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Road to Restructuring: Retailers Drive Toward More Cutbacks

Even without the high drama of a Chapter 11, restructuring continues to be the order of the day across retailing.

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Penney’s is considering selling its Eckerd drugstore chain, but that’s not a definite, according to Questrom. “We are now in an evaluation process, for the first time.” He said the value of the chain continues to rise each year. “We are going to sell it or keep it, whichever makes the most sense.” If Eckerd does get sold, it’s likely to be sold to a financial buyer or somebody from overseas, rather than another drugstore chain here where there would be too much overlap in locations.

There’s also the possibility that Penney’s might eliminate certain smaller stores that don’t have the space for the chain’s new apparel initiatives. Penney’s has been shutting about 15 to 30 stores for a couple of years, after shutting down 47 in 2001. It now has about 1,040 department stores.

Other retailers such as Federated Department Stores, which is consolidating its Macy’s nameplate onto all of its divisions except Bloomingdale’s, as well as Saks Inc., will continue to prune locations. However, in each of these cases, the store base is expected to remain pretty constant.

Once unheard of, it’s now possible for a Wal-Mart, Costco or Target to move into space formerly occupied by a Sears or Lord & Taylor. Previously, those big discounters were regarded solely as off-the-mall or power center tenants. A Lord & Taylor closing could benefit another May Co. division in the same mall. May Co. typically has a Lord & Taylor on one end of the mall and a Foley’s, Hecht’s or Filene’s, for example, on the other end of the mall.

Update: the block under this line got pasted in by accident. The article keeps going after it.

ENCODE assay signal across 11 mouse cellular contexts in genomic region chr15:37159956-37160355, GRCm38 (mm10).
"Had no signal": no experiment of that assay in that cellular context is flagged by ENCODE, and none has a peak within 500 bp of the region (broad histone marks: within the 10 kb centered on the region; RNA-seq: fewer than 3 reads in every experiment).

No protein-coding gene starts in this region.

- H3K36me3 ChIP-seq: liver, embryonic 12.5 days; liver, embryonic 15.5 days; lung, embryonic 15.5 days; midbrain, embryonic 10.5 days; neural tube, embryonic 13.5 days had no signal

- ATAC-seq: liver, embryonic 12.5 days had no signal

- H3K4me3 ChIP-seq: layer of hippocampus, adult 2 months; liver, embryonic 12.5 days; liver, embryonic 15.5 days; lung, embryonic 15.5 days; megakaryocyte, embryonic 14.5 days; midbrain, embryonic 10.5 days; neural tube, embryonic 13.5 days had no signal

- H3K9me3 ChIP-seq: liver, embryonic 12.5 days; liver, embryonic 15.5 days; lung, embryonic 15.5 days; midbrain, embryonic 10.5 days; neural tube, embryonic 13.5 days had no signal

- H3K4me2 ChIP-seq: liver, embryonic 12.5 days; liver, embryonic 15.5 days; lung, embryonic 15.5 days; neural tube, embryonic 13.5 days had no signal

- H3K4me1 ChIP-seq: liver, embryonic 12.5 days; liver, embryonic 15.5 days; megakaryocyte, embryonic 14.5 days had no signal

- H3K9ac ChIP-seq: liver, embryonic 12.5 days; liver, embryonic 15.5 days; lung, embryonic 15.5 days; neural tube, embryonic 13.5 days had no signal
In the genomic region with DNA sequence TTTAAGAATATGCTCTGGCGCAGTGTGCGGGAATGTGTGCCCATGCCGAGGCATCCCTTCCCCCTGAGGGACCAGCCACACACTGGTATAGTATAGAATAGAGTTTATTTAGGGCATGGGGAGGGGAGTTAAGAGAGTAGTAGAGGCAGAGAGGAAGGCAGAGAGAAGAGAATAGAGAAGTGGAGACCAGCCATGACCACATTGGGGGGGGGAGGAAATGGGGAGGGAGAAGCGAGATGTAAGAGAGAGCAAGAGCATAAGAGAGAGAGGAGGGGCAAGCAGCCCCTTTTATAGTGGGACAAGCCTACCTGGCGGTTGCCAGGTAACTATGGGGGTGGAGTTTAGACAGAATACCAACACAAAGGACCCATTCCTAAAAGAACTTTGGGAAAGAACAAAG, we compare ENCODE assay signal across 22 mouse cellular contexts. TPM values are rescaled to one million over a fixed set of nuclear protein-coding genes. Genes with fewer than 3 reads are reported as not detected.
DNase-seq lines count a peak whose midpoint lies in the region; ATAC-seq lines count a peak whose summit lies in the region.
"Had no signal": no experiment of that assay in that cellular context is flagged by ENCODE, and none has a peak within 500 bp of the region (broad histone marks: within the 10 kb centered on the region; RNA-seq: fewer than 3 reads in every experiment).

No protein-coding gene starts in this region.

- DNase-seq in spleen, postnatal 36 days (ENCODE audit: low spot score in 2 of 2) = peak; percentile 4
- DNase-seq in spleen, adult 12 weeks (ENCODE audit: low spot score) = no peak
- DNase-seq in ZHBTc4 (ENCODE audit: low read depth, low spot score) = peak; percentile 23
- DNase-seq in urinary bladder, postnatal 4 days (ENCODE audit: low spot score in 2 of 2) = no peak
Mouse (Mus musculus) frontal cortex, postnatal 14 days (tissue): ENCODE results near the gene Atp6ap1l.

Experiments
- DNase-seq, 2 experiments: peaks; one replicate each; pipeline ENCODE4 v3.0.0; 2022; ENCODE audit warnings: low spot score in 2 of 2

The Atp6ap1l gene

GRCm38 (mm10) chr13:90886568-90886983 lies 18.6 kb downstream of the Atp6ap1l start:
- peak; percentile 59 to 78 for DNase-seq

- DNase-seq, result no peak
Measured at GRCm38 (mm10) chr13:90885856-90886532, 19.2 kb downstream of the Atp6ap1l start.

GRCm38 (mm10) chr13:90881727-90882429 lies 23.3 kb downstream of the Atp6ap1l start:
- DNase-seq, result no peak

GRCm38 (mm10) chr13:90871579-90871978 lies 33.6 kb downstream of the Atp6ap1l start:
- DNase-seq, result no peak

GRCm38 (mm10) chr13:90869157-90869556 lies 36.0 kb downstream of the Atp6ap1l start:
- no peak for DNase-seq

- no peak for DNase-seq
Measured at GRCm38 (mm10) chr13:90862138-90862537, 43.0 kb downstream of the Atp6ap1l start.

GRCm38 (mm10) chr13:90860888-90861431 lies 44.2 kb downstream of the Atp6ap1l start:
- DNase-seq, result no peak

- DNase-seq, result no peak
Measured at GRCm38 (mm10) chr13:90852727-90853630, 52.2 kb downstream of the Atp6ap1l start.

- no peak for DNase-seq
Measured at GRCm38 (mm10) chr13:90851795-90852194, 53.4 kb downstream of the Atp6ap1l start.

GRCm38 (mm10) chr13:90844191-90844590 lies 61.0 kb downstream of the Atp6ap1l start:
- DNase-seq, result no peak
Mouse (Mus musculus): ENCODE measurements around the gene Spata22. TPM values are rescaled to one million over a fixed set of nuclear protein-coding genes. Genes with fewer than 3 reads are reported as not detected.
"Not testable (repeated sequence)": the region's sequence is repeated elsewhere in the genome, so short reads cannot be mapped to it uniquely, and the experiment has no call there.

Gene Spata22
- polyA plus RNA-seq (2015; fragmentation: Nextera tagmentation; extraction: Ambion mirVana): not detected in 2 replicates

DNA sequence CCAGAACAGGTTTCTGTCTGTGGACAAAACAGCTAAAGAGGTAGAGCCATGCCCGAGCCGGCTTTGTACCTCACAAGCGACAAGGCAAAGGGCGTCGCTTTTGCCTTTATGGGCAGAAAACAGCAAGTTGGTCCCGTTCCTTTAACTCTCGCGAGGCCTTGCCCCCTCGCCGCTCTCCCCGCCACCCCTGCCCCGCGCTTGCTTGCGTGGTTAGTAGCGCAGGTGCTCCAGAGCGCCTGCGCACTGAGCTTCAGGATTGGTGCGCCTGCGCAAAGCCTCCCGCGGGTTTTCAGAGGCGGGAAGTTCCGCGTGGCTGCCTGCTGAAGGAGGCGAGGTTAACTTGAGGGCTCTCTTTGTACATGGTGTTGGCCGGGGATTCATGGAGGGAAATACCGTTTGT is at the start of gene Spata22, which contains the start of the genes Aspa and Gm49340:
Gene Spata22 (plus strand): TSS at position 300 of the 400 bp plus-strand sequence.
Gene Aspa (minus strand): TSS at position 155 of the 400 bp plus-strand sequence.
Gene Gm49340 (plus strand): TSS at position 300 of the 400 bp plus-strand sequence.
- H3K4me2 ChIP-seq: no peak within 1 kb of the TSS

“We are seeing a pickup of Wal-Mart, Costco and Target moving into the mall,” Weinswig said.

Compared with department stores, there is not as much downsizing occurring in the specialty arena, with Charming Shoppes and Limited Stores having already downsized, though Express could free up some space through the combination of the former Structure men’s wear division into Express, according to analysts.

According to Bronstein, if a store is oversized, such as many believe is the case with Old Navy, it may pay just to wall off an area, hopefully sublease it, rather than keep it as unproductive sales space. The Gap has given no indication of a major restructuring, though the group’s store expansion has slowed for now and the company could be down 2 or 3 percent in square footage for 2003, said analysts.
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